Author of Annual 'Top 10 PR Blunders List' Says Recent Coca-Cola and United Airlines Deeds Signal New Trend in Business' Courting of Public Opinion

Fineman Hails Companies' Leadership in Valuing and Seeking Public Approval



Apr 10, 2001, 01:00 ET from Fineman Associates Public Relations

    SAN FRANCISCO, April 10 /PRNewswire/ -- In a salute to Coca-Cola and
 United Airlines, the author of the "Annual Top 10 PR Blunders List," pointed
 to those companies' recent news-making examples as tributes to the power of
 public opinion.  Public relations veteran Michael Fineman said Coca-Cola's
 agreement to provide optional water and juice beverages in its school vending
 machines and United Airlines' decision to honor the sale of more than
 100 international travel tickets, mistakenly priced on the Internet at less
 than $100 each, show an increasing urgency among businesses to be recognized
 as good corporate citizens.
     "Corporate awareness of public image has increased tenfold in the last
 decade," said Fineman, president of Fineman Associates Public Relations (FAPR)
 in San Francisco whose firm produces an end-of-year collection of public
 relations gaffes that is published annually by the nation's news media.
 "Companies and organizations in today's competitive, volatile and often
 reactionary marketplace understand that their names must ring sweet and true.
 Public goodwill translates into loyalty, sales and, ultimately, permission to
 achieve corporate objectives.
     "From all appearances, the United Airlines and Coca-Cola responses to
 marketplace sensitivities were more than spin; they were genuine and the right
 things to do.  And it's smart to show a little humility while the whole world
 is watching."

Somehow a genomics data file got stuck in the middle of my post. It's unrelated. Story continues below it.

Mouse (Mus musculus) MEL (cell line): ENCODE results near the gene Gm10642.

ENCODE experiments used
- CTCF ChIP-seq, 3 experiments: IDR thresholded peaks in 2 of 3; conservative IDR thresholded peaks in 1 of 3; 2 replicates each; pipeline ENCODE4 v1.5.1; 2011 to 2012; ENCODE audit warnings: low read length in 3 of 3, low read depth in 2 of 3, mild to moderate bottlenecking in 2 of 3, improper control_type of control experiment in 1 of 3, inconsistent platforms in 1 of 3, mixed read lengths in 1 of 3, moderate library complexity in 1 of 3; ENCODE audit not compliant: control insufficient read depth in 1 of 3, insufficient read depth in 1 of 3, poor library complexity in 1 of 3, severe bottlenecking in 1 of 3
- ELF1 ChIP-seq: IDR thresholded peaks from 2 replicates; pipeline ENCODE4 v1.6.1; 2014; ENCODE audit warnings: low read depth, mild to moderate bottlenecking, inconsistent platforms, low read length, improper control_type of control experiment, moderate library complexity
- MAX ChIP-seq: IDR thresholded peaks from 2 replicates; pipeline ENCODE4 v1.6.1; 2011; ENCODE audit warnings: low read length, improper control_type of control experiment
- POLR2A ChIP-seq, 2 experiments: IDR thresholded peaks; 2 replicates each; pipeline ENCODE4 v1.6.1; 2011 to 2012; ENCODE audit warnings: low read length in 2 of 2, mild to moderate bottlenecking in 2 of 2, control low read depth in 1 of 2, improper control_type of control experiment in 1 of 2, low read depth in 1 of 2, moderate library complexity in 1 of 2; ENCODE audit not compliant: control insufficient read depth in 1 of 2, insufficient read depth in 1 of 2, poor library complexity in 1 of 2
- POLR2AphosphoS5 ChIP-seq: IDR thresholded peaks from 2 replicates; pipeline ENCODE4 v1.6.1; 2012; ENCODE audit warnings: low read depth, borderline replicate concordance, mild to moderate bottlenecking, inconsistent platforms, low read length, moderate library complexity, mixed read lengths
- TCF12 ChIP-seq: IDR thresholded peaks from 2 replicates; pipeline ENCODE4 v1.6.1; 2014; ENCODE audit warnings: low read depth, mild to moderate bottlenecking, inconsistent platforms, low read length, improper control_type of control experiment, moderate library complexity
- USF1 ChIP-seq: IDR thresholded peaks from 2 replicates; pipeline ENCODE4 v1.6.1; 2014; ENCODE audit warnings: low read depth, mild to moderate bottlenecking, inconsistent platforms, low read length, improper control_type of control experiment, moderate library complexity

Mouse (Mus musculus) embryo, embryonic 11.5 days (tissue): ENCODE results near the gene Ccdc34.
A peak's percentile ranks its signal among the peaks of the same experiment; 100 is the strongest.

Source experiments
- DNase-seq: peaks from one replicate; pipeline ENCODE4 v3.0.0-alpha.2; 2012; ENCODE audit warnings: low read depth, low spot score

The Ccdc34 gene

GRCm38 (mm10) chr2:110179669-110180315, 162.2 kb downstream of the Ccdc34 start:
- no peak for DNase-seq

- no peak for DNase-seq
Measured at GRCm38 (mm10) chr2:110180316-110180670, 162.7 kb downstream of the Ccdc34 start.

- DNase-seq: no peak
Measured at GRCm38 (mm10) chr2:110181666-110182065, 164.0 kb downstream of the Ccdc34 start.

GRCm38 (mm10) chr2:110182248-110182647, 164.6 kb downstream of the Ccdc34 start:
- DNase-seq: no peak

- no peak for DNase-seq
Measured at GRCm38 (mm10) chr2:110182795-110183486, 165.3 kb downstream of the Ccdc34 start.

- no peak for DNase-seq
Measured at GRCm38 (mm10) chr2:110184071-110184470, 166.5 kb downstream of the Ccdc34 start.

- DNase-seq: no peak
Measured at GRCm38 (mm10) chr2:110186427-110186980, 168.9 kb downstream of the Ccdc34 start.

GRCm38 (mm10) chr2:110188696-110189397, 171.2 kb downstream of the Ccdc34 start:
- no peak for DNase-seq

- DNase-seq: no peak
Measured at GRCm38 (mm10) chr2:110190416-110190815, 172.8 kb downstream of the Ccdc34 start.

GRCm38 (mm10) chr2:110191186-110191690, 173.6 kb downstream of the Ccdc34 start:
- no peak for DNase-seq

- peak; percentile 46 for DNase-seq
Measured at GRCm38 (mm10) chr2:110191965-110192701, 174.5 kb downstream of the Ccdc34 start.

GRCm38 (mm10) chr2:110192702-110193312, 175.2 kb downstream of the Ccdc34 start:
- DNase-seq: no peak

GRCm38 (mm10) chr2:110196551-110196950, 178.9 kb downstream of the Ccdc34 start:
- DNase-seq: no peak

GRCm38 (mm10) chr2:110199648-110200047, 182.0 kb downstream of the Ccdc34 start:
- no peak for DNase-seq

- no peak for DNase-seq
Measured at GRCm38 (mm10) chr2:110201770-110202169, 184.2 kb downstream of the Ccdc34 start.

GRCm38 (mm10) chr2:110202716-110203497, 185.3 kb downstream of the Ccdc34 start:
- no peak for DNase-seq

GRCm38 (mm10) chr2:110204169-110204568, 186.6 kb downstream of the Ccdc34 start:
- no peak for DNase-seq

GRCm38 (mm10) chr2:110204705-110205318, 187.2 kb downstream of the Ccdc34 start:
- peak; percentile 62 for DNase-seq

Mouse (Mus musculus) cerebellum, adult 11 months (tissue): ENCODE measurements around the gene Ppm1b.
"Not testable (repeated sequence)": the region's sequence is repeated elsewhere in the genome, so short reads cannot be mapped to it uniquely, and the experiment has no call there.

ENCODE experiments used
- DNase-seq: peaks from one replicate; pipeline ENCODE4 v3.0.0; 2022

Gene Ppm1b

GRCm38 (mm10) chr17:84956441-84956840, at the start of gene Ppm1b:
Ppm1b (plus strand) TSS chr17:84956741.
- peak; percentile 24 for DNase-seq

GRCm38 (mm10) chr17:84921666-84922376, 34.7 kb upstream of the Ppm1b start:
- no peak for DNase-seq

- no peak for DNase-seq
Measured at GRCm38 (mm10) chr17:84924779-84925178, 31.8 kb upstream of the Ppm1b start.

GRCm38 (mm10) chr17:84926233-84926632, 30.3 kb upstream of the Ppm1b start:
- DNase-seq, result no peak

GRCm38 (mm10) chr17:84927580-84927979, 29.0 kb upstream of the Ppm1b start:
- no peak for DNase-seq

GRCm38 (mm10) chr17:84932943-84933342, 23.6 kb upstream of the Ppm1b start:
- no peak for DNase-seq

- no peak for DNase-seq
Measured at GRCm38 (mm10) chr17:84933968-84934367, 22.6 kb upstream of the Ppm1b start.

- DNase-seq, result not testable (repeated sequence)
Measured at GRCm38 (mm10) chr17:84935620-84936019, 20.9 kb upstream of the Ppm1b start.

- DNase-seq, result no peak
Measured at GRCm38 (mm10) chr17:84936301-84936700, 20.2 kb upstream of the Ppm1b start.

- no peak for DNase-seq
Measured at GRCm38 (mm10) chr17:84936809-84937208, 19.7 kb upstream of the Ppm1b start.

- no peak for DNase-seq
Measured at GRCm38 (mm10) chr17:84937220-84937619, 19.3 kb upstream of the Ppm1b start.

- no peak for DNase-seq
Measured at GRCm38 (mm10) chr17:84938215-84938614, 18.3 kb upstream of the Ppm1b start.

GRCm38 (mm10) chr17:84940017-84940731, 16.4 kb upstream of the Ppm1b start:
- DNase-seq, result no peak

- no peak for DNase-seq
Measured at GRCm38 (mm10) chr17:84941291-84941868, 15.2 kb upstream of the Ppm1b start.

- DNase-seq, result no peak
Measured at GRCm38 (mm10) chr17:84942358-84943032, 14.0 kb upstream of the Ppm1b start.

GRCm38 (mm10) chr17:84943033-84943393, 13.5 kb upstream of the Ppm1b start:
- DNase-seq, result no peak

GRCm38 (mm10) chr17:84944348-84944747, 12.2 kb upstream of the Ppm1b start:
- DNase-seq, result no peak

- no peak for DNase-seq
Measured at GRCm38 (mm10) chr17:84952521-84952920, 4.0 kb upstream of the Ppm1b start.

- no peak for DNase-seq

According to Fineman, his "Blunders List" each year, with examples of what
 not to do, was created as an annual reminder of the critical need for good
 public relations and a call for exactly the kind of organizational behavior
 recently demonstrated by Coca-Cola and United.
     "Companies that get themselves in trouble with the public almost always
 seem to have an attitude that they're not in business to be liked," said
 Fineman.  "That's perceived as arrogance. Companies should acknowledge that
 their very existence depends on public favor and consent.
     "Blundering in the court of public opinion is not about making honest
 mistakes.  Most people, after all, are forgiving.  What counts is how
 organizations handle their mistakes and respond to public displeasure.  Good
 public relations means establishing trust and winning friends and allies.  Do
 what's right and work hard for acceptance, a la Coca-Cola and United Airlines.
 Additionally, the equity a firm builds with the public will prove especially
 valuable in times of trouble."
     Fineman offers the following counsel to firms wishing to stay in positive
 perception territory:
 
     1.  Communicate regularly about the overall benefit your organization
         represents and its standing as a good corporate citizen.
     2.  Demonstrate care and concern for your audiences.
     3.  Be responsive to public demand for timely information.
     4.  When trouble looms, be prepared to either accept responsibility for
         your company's potentially negative impact or, if falsely charged, to
         tell your side of the story.
     5.  Do not panic or respond defiantly in the face of accusations.
     6.  Never lie.
     7.  Do not assume an angry, almighty or negative posture -- at any time.
     8.  Show good faith in answering negativity with clear, accurate and
         relevant information.
     9.  Avoid blame, judgment and speculation.
     10. Incorporate public relations perspectives in all policy, management,
         marketing and employee training.
 
     Fineman Associates Public Relations is an award-winning agency
 specializing in comprehensive "Brand PR" programs and crisis communications
 for consumer goods and services and technology clients.  Brand PR focuses on